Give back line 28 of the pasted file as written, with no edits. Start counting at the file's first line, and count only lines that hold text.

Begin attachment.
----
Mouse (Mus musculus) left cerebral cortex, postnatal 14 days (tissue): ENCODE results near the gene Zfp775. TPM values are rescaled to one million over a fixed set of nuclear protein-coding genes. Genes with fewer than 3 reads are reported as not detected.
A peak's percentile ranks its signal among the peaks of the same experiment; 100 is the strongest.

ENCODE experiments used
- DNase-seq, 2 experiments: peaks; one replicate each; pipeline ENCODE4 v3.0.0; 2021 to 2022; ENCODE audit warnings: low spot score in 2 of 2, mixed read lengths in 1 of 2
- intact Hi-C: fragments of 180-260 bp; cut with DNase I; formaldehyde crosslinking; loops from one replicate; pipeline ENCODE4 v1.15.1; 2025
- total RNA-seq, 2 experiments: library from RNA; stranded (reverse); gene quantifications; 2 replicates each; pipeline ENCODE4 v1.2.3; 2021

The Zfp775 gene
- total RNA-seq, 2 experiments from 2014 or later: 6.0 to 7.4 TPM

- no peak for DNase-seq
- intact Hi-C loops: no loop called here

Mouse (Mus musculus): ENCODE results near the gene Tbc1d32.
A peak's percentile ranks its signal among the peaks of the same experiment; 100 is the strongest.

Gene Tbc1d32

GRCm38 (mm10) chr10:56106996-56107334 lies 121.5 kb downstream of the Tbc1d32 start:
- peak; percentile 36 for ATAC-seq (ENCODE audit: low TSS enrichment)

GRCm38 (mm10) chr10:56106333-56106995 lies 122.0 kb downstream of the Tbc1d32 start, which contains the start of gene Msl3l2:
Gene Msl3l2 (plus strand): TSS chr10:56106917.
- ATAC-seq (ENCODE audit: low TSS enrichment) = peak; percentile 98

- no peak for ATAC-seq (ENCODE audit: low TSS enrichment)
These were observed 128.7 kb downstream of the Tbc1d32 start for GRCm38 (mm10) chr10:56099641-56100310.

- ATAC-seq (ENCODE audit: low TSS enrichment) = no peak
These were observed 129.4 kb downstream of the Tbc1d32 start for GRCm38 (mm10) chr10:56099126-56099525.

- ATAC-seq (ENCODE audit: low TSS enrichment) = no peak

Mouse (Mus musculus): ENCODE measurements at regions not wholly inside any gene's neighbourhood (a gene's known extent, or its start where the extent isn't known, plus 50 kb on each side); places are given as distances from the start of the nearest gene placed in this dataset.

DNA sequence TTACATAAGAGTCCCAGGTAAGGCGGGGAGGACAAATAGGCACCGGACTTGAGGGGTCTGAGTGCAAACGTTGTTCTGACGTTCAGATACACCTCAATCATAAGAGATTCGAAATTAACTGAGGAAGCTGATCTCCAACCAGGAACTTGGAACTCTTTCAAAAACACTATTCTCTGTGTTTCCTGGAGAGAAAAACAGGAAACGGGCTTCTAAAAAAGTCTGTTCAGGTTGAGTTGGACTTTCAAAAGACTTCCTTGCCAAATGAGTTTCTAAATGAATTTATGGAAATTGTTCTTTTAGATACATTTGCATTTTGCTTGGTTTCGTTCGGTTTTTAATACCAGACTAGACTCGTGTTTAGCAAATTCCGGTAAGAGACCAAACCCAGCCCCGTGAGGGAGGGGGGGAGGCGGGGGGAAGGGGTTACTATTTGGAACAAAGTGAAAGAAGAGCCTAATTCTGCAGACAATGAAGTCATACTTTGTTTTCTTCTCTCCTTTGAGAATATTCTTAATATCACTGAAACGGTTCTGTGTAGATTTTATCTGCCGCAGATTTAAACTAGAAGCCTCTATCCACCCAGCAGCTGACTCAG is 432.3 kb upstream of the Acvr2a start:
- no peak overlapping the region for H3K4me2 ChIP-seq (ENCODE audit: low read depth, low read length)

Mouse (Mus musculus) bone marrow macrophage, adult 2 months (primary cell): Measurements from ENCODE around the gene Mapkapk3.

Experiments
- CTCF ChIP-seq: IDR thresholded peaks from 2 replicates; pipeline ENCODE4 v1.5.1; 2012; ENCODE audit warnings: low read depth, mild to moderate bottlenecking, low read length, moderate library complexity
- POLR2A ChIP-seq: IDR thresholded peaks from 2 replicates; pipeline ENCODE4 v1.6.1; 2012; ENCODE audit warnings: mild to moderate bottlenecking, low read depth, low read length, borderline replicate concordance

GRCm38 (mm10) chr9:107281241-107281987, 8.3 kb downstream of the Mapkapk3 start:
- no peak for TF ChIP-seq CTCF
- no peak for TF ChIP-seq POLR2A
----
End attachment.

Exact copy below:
Experiments